A grateful nation looked up with pride at the young heroes from Pakistan as they lifted the ICC Under-19 World Cup trophy in Dhaka on 5 March, 2004. There was a great deal of expectation that these youngsters would blossom into some of the world’s top cricketers in the future. The captain of this team was the aggressive young opener from Karachi, Khalid Latif who also had the honour of being the highest scorer for Pakistan in that tournament, scoring 291 runs.
It took another four years before a much-improved Latif followed his Under-19 exploits with ODI and T20I debuts for Pakistan against Zimbabwe. While he was unable to establish himself in the Pakistani batting lineup and his appearances for Pakistan in the ODI format dried up, he remained on the selectors' radar with sporadic international appearances in the T20I format and also joined the Pakistan Super League side Islamabad United in 2016.
The shorter and more glamourous format of the PSL provided Latif a good platform to showcase his batting skills and he was subsequently picked for Pakistan’s tour of England in 2016 to play in the only T20I at Manchester.
On that tour, a Pakistan side which had earlier been thrashed 4-1 in the ODIs seemed to find its feet and two fantastic heroes as their openers in the shape of Sharjeel Khan and Khalid Latif in the T20I game at Old Trafford. What Pakistan fans saw that day from Khalid Latif seemed to point to a future of great promise and it appeared that the batsman’s long wait on the sidelines was now a thing of the past.
On 7 September, 2016, an enthralled and packed Old Trafford was turned into a sea of green as Pakistan supporters danced with joy watching Latif announce his re-introduction to international cricket with an accomplished innings of 59 runs off 42 balls. No one could begrudge Latif’s unbridled joy at playing his part in an incredible opening stand with Sharjeel Khan. For followers of Pakistan cricket, this seemed to be a watershed moment for a team that had of-late, struggled to hold its own in the limited-over formats of the game.
Now firmly established as a T20 specialist, Latif saw himself selected for the ‘home’ series against the West Indies and played an instrumental role in Pakistan’s convincing 3-0 victory over the visitors in the UAE. The news, as far as Latif was concerned, was getting better and better. With Sharjeel at his side, there was talk of one of the most effective opening combinations in T20 cricket in the world at that time.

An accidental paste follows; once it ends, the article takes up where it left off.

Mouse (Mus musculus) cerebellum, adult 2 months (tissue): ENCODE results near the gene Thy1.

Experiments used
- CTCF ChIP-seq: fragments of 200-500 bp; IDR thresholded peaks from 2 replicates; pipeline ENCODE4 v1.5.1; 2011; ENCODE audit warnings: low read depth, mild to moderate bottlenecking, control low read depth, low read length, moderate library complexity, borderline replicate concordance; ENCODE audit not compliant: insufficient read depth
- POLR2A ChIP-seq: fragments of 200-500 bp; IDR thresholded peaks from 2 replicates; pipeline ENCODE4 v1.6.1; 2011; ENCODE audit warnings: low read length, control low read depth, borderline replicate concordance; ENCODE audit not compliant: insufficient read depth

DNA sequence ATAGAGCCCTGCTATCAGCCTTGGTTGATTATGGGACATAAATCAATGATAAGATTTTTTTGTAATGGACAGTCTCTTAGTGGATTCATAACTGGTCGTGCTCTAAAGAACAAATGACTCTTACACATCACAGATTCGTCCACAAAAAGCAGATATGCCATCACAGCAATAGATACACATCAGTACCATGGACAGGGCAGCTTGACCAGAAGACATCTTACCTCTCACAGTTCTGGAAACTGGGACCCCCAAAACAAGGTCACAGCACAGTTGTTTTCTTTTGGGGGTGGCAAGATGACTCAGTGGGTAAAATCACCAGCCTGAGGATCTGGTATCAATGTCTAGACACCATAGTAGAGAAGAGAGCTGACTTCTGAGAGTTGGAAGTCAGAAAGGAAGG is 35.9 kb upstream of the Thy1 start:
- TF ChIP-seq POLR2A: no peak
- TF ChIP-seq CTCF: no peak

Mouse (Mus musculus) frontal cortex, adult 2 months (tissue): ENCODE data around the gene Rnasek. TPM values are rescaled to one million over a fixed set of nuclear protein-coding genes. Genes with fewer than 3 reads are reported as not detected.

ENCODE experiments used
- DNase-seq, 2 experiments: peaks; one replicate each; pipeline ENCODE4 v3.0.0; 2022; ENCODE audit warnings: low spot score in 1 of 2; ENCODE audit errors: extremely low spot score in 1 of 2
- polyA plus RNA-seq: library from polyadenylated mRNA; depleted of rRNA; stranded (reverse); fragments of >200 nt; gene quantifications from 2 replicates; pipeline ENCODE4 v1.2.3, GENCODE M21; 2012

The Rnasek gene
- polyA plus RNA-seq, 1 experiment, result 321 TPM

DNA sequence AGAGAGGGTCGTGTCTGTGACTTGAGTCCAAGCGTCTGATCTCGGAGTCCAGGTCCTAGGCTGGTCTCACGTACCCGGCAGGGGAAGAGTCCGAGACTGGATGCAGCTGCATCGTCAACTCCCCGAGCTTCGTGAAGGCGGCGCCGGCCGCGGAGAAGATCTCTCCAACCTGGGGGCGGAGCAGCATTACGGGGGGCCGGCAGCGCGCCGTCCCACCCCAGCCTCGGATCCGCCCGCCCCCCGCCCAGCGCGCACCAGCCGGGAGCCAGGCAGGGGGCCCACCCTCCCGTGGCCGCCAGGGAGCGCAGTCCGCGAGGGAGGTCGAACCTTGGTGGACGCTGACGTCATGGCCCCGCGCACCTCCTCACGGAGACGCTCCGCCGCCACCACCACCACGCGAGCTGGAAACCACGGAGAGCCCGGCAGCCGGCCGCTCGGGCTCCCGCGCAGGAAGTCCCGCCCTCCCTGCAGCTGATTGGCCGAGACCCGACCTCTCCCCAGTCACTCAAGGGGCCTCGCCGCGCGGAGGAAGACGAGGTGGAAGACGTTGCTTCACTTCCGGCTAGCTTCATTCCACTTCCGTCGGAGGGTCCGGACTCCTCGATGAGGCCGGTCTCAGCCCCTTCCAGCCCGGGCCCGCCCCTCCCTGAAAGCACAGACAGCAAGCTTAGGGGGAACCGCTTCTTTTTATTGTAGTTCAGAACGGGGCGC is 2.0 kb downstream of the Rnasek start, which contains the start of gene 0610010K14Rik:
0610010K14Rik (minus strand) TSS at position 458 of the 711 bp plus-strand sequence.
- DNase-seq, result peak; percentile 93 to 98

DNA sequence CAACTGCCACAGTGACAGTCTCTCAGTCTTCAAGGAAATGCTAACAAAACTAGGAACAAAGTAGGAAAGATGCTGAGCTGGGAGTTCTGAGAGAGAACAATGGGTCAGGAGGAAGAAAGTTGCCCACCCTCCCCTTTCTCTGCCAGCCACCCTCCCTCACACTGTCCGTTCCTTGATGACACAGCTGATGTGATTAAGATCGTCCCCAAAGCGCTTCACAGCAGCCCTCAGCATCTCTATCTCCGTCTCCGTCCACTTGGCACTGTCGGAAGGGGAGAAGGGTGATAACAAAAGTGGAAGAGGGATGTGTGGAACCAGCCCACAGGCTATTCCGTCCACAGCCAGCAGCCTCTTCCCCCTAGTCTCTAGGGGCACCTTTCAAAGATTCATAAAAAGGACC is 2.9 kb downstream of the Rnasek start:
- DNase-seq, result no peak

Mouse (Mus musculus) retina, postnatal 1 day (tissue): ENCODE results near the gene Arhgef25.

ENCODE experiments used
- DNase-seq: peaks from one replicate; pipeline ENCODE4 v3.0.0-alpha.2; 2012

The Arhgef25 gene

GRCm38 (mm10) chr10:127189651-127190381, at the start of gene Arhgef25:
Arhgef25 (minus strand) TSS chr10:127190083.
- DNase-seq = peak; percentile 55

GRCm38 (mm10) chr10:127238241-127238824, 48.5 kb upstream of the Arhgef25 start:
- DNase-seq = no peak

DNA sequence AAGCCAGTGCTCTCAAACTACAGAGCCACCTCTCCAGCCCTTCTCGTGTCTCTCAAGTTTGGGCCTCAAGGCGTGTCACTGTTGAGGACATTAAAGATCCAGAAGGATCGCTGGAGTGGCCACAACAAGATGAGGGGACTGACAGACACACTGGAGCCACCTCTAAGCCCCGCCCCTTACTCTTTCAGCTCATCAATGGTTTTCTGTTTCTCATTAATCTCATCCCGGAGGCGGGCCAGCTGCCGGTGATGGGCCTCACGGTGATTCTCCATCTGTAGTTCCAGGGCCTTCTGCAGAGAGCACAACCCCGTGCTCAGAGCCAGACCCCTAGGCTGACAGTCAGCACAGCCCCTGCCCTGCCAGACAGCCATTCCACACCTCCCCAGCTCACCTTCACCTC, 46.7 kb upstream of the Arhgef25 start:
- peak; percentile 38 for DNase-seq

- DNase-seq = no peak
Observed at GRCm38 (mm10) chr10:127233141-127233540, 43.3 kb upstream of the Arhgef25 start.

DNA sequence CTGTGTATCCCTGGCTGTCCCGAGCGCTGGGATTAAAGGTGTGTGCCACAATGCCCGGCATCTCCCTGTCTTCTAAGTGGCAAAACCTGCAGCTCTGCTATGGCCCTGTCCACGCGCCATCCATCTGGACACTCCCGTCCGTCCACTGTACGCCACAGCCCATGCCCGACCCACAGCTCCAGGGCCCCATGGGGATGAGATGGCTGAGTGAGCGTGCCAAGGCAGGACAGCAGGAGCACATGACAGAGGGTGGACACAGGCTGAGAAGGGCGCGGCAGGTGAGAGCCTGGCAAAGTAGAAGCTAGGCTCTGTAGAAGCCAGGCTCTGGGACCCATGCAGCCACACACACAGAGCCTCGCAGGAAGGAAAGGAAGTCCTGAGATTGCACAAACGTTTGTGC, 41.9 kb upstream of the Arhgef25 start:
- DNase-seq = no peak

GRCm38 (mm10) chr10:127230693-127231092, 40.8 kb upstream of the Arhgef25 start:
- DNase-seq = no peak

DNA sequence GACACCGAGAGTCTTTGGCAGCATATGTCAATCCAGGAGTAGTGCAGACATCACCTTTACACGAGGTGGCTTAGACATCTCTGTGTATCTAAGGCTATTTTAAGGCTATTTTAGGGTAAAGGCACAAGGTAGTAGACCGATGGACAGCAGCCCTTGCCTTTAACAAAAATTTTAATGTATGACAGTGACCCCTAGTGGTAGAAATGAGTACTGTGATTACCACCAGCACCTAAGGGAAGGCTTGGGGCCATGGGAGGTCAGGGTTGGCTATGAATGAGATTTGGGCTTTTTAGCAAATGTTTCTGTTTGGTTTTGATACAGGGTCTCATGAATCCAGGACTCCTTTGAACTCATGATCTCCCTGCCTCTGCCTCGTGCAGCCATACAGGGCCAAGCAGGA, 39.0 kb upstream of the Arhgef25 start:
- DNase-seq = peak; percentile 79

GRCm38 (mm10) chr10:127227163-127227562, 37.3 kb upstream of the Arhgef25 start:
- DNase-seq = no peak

For Pakistan fans who had waited for years with patience watching many teams produce aggressors at the top of the batting order, this was a time to rejoice as it was clear that in Latif, they finally had a hard-hitting batsman of their own and a batsman who was a great foil for Sharjeel.
To the neutral observer, the shameful events of 2010 where Pakistan’s top cricketers were found to be embroiled in a spot-fixing scandal and punished with five-year bans, would have been reason enough for any cricketer to have avoided corruption at all costs or to even dream of being involved in corruption. To those who had seen the impact on Pakistani cricket and the mental anguish associated with corruption, it was inconceivable that a second scandal involving cricketers from the same country would ever come to light again.
However, on 9 February, 2017, while playing for Islamabad United, Sharjeel lost his wicket for just one run to his name. Within hours of this event, claims of corruption against him came to light where it was alleged that he had acted in conjunction with Latif in an act of spot-fixing in the match against Peshawar Zalmi.
The PCB to its credit, acted with urgency and withdrew both cricketers and suspended them from all forms of cricket and instituted an Anti-Corruption Tribunal to look into these very serious allegations that threatened to reverse progress made by the PCB against this menace over he past years.
It took more than seven months of bureaucratic and legal wrangling before the Anti-Corruption Tribunal arrived at its verdict, finding Latif guilty on all six charges of corruption and imposing sanctions of a five-year ban from all forms of cricket as well as a fine worth PKR 1 million (Rs 6.2 lakh) against the disgraced cricketer.
To many, the stories of the Pakistan cricketers involved in the 2010 scandal would have served as enough caution to any others wanting to take the same path but sadly this was not to be.
Latif had it all in his hands. He had performed consistently in domestic cricket, waited patiently for years to make a name and establish himself in the Pakistan team, but just as it seemed that there was light at the end of the tunnel for his career, he walked into the darkness of corruption.
If rumours are to be believed, Khalid will launch an appeal against this verdict and the sanctions but even in the unlikely event that he succeeds, his international career is all but over. The sad fact of the matter is that instead of remembering Khalid Latif as an honest cricketer who triumphed in the end with hard work and commitment, history will simply recall him as a consistent performer who waited for his chance, then got it and threw it away due to greed.